Spring preview: WSU quarterbacks

THERE IS a decided lack of drama this spring surrounding the starting quarterback at Washington State – Luke Falk is the man. Behind the fourth-year junior, however, a battle is shaping up for when spring drills kick off March 24 on the Palouse.

First, there’s Falk.  The question is how much more he might improve in his second full season as a starter.  He threw for 4,561 yards in 12 starts, with 38 TDs against 8 interceptions in leading WSU to a 9-4 record. He recently told CF.C he’s added about 10 pounds, at 6-4, 215.

Falk will have virtually all of his wide receivers back, and all of the WSU running backs return. 

As long as the Cougs can adequately replace the two graduating offensive line starters, it could be a hugely productive 2016 on offense with Falk at the helm.  So could the spring. The elephant in the room: the two head injuries Falk suffered in back-to-back games which relegated him to the sidelines for the Apple Cup. But Falk took some hard hits in the Sun Bowl and came out unscathed. And he won't be taking any hits this spring.

The one game that Falk didn’t start last year was the Apple Cup, a game where Peyton Bender (6-0, 187) looked stellar on the opening drive but a dropped pass by Dom Williams was a sign of things to come.

Bender, who will only be a third-year sophomore in 2016, can use this spring to show not only is he a capable back up, but to prove he is the clear-cut No. 2 for the Cougs.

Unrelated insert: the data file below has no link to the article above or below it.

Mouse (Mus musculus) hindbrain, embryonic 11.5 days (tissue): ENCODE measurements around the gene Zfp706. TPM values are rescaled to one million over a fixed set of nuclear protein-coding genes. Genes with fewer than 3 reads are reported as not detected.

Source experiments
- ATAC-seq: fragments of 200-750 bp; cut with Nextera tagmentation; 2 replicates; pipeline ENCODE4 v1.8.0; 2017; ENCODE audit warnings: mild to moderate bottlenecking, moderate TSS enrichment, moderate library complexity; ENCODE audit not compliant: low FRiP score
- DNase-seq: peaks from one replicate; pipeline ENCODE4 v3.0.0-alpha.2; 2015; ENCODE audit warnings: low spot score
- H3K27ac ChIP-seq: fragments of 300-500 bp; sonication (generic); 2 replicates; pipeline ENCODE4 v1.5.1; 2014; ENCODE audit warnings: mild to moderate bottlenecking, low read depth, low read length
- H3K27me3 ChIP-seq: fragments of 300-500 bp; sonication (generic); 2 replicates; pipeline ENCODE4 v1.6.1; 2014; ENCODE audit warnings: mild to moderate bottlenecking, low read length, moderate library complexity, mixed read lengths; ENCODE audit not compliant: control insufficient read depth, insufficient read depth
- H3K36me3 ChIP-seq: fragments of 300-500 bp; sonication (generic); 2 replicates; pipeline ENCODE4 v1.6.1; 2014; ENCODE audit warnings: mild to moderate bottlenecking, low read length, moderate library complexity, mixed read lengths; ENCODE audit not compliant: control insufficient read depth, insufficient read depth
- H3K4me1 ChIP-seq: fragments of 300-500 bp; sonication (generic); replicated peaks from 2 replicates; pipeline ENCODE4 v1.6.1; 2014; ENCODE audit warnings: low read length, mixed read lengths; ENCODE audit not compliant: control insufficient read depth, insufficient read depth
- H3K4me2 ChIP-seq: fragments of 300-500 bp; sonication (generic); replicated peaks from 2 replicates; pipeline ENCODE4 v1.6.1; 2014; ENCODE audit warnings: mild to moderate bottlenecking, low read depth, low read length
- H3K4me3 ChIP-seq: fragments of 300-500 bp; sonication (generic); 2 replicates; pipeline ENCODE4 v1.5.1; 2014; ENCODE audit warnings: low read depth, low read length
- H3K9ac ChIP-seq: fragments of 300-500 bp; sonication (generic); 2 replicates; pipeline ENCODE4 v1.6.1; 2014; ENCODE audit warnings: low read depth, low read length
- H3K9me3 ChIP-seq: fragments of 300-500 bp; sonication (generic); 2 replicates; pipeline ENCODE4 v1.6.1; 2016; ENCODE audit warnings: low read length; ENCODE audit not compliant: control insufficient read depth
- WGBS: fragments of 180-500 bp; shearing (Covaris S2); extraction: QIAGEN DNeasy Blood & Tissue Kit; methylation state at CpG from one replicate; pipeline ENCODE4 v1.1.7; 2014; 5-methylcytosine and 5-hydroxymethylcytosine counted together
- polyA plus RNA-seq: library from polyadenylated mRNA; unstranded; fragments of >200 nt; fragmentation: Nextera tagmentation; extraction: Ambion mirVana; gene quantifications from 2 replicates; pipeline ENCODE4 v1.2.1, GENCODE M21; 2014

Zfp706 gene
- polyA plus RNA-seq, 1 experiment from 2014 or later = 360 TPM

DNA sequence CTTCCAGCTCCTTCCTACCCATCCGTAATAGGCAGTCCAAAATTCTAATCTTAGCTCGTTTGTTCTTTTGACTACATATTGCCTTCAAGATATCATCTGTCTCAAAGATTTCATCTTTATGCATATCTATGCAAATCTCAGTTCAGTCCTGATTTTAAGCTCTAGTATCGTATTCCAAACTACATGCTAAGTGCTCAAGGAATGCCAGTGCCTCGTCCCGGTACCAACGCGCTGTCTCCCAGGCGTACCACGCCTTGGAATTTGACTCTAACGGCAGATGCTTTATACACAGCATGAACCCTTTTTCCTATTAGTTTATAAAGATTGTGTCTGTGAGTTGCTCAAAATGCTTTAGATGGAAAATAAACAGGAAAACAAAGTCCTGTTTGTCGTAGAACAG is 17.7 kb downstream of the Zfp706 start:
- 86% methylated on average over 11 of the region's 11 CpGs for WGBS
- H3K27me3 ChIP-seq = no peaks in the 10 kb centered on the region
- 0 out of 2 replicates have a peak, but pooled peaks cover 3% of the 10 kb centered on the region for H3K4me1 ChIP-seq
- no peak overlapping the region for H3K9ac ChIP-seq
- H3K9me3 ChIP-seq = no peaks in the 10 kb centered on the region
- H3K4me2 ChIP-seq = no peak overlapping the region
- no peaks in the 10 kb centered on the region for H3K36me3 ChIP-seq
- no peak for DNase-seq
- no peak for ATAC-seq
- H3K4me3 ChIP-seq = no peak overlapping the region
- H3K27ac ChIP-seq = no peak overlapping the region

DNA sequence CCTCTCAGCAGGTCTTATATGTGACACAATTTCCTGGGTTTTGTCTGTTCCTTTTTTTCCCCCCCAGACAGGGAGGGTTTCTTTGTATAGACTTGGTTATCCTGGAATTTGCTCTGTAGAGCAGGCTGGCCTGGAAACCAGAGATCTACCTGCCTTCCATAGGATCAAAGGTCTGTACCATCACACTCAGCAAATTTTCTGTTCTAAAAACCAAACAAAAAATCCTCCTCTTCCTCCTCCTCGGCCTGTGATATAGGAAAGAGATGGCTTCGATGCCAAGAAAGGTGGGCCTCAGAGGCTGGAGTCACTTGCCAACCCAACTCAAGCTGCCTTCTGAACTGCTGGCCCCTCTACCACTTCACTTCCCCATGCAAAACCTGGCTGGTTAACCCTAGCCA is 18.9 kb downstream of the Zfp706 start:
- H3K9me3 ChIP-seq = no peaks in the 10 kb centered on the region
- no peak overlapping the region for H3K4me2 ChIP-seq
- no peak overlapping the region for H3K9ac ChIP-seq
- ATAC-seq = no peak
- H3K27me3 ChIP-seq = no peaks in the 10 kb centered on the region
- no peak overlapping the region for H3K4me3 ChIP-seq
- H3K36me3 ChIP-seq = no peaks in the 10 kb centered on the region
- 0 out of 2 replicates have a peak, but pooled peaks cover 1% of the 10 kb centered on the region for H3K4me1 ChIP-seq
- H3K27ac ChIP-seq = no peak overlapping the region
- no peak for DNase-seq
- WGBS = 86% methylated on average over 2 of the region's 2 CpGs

The biggest thing Bender can do to make his case this spring to show the Apple Cup (and three defensive touchdowns in the second half) was an aberration?  Decision making.

Second-year freshman Tyler Hilinski now has a year under his belt and he’ll have his chance this spring to show what he can do with the keys to the car. 

Hilinski had his moments in Thursday Night Football. He also had some true freshman mistakes, as one would expect. But if he comes out firing on all cylinders this spring, and he’s put some weight on his frame over last year (6-3, 187) there could be an entertaining battle this spring that should benefit both him and Bender.

True freshman Justus Rogers (6-2, 220) will be looking this spring to prove he belongs at quarterback in the Air Raid. Mike Leach likes his makeup and athleticism, it’s just a matter of figuring out where he can have the greatest contribution, with safety or linebacker the most mentioned alternatives.

Rogers is a quick study, and he’s been watching Falk closely during skelly to pick up the calls and nuances of the offense.

Don’t forget about Christian Jorgensen (6-2, 190). If there’s one coach on Saturdays who doesn’t care about scholie vs. walk on, it’s Leach. And Jorgensen heads into the spring as the walk on who served as the No. 3 QB this past season.

Jorgensen declined offers from EWU and others because he believed he can succeed at the Pac-12 level. His Thursday Night Football appearances last year, and in particular his accuracy, lent grist to that argument. 

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